Question about Harley Davidson FLHTCUI Electra Glide Ultra Classic Motorcycles
Posted by Anonymous on
Hi Anonymous, and the usual suspects are:
1. Spark plugs in bad condition or partially fouled.
2. Spark plug cables in bad condition or leaking.
3. Spark plug gap to close or to wide.
4. Faulty ignition coil, module and or sensor.
5. Battery nearly discharged.
6. Damaged wire or loose connections at battery terminals,
ignition coil, or plug between ignition sensor and module.
7. Intermittent short circuit due to damaged wire insulation.
8. Water or dirt in fuel system, carburetor or filter.
9. Fuel tank vent system plugged or carburetor vent line closed off.
10. Carburetor controls misadjusted.
11. Damaged carburetor.
12. Loose or dirty ignition module connector at crankcase.
13. Faulty MAP, CKP, and or CMP sensors.
14. Incorrect valve timing.
15. Weak or broken valve springs.
16. Damage intake or exhaust vale.
For a prime suspect please visit website below and good luck:
Big Twin Carb EFI DTC Intructions codes Harley Davidson Forums Harley...
Posted on May 30, 2015
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Posted on Jan 02, 2017
Sounds like the intake manifold is leaking. The area where the leak usually happens, are those two rubber sleeves that go from the heads, (Cylinder heads) to the intake. Sometimes the clamp/s loosen up. Sometimes these rubber sleeves deteriorate, and cracks form.
This makes the engine backfire, pop, and idle fast.
The added air at the wrong time cause a backfire, when you let off the throttle. The added air causes the engine to pop, because the exhaust valve has sucked up some cold air.
The engine idles fast, because more air is being introduced, and not metered by the injection system.
(The exhaust valve thing. Exhaust valves are supposed to open, and let exhaust out right? Well there is a thing called Valve Overlap.
The Exhaust valve hasn't closed all the way yet, and the Intake valve is opening.
The 4 stroke engine, (Of which a Harley is), has these four strokes.
1.Intake Stroke. Fuel/air is sucked in.
2.Compression Stroke. The piston comes up and squeezes the fuel/air mixture.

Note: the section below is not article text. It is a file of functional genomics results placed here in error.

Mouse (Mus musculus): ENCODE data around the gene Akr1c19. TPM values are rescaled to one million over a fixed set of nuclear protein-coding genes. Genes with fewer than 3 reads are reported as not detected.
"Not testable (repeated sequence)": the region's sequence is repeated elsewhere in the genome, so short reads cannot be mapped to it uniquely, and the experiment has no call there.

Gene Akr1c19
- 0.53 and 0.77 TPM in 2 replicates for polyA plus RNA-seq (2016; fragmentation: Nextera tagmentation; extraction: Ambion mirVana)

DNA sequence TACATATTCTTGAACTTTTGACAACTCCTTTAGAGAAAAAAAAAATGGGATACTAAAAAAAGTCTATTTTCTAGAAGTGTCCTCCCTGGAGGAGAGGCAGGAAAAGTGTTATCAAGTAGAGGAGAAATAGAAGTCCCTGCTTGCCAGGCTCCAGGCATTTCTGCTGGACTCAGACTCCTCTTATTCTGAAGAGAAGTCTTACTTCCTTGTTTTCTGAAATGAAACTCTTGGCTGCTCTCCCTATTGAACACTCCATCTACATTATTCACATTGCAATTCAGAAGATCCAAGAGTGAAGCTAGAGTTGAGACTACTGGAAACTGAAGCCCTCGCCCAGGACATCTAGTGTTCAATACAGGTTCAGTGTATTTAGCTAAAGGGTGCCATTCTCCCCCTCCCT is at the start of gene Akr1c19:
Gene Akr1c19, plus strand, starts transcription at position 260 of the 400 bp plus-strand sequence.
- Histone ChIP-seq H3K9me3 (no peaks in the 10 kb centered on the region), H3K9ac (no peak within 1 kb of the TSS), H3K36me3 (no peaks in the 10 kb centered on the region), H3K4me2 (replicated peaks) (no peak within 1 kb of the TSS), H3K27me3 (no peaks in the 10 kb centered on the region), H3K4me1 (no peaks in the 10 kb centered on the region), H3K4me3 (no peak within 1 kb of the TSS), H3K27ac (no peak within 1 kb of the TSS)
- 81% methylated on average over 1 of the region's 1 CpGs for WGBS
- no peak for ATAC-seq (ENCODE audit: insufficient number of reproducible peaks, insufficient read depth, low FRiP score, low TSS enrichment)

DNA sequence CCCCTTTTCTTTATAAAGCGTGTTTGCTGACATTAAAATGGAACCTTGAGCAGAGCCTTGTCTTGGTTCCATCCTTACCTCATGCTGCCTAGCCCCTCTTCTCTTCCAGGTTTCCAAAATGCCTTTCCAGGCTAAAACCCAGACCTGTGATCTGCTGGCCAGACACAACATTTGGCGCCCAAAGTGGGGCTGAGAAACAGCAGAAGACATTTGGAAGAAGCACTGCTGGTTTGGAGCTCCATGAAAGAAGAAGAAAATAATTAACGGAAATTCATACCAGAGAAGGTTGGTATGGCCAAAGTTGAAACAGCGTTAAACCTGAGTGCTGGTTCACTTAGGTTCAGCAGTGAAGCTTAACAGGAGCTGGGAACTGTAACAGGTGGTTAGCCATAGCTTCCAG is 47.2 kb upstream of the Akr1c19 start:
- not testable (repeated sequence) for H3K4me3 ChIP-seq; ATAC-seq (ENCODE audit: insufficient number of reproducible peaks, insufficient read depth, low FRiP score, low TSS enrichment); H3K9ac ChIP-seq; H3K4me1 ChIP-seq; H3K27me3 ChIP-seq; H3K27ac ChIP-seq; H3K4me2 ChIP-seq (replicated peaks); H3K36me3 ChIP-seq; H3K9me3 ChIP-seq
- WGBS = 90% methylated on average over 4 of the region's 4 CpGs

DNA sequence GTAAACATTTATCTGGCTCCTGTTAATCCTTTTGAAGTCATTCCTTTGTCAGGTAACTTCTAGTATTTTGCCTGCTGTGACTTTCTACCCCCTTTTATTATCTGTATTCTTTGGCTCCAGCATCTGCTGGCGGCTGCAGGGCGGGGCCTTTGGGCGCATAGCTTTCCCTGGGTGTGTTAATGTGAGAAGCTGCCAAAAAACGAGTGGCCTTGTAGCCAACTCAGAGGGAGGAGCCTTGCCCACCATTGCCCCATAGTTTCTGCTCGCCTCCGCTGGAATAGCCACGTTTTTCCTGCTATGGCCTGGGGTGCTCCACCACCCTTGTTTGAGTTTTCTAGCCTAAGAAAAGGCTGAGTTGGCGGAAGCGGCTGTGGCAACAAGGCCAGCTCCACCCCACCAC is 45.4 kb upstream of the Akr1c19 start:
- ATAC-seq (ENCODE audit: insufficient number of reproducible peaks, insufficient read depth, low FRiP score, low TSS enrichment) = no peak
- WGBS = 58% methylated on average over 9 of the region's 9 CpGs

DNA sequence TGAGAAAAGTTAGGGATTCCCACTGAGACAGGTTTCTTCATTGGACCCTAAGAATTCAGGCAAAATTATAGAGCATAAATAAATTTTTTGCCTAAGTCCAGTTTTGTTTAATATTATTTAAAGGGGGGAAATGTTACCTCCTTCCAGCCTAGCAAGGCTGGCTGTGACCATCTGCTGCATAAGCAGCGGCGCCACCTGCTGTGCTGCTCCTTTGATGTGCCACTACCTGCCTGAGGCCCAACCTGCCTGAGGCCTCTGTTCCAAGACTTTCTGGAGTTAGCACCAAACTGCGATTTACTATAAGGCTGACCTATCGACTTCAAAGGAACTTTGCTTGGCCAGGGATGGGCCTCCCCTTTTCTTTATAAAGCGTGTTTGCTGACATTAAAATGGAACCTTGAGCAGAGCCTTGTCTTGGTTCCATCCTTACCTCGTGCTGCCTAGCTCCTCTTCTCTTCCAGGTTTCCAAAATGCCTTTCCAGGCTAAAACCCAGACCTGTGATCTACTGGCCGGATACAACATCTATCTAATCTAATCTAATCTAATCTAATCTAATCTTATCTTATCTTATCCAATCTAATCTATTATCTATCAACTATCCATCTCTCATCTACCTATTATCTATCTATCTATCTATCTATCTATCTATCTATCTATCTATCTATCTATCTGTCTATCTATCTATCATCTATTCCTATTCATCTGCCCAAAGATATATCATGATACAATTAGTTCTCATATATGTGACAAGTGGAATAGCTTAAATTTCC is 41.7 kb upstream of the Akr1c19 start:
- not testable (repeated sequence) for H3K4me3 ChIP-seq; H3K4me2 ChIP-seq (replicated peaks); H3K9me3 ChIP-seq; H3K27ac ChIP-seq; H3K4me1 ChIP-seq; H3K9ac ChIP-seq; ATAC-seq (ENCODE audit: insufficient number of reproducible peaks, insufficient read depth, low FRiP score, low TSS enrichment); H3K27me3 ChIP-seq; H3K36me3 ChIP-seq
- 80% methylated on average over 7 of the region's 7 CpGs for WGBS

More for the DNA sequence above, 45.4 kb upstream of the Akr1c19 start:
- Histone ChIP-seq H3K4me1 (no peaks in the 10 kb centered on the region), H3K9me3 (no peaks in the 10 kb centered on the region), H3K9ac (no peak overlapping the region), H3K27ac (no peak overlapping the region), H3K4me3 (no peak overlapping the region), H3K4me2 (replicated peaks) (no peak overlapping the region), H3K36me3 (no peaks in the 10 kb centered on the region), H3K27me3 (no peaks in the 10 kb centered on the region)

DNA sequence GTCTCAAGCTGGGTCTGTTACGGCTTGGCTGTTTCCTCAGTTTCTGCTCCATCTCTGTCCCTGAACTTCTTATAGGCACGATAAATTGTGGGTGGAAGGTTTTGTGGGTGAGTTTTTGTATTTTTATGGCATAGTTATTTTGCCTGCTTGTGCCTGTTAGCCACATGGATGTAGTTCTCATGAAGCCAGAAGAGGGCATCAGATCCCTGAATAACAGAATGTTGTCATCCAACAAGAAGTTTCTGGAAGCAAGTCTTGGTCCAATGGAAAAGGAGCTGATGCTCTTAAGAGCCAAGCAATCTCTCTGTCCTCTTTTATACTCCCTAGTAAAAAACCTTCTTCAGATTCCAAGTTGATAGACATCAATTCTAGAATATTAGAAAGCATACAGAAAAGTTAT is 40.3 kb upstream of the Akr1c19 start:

3.Combustion Stroke. The spark plug lights the fuel/air mixture off.
4.Exhaust Stroke. The spent gases are expelled out.
Your Road King has one camshaft. There are four cam lobes on it.
Intake, Exhaust, Intake, Exhaust.
If you had the camshaft in your hand, and had the gear end facing you, look down the camshaft. You will see those egg shaped cam lobes. You will notice that No.1 cylinder Intake lobe is facing to the left.
No.1 Exhaust is facing to the right.
If you put a degree wheel on the gear end of the camshaft, and had the No.1 Exhaust lobe ramp nose facing straight up, you would see that it's about 110 degrees, before the Intake lobe ramp at .050 lift, comes into play. (The roller, of your roller lifter has raised the Exhaust valve up .050 inch) There is about 55 degrees before the Exhaust valve hasn't quite shut.
This is okay for normal running. Introduce a vacuum leak, and the surge of extra cold air, makes it pop.
Solution? I suggest checking to see if the clamps on those rubber sleeves are loose. You can also spray WD-40 towards the ends of each rubber sleeve, when the engine is idling, and see if it speeds up. Means, one or more, of those rubber sleeves has deteriorated.
Posted on Apr 25, 2009
Drain the fuel either by siphening or removing the cross over tube at the front of the tank and letting it drain that way or just block off those cross over lines and leave the fule in the tank for removal.
0) remove seat
1) drain fuel
2) undo cross over line (bottom front of gas tank.
3) shut off pet **** and remove fuel line from pet ****.
4)there should only be 2 bolts holding the tank on, one at the top front of the tank and one at the back of the tank.
All in all a pretty easy (but possibloy messy) job.
Posted on Jun 06, 2009
If you look at the top of the Induction module, you'll see if it is either black ( single looking tube ) or Silver ( Looks like 2 tubes together ) Single tube is Delphi, Silver Dual tube is Magnetti .
Posted on Jun 12, 2009
Not too hard - Undo the two bolts on the caliper and then seperate the caliper and pull the old ones out. Insert the new ones and put the bolts back in to hold the caliper back together and then install them back on the bike with the two retaining bolts. Use a bit of lock tight (Blue) on the threads. Warning do not let anyone apply pressure on the brakes while you have them off the bike or you will have a mess and/or a problem.
Posted on Jun 21, 2009
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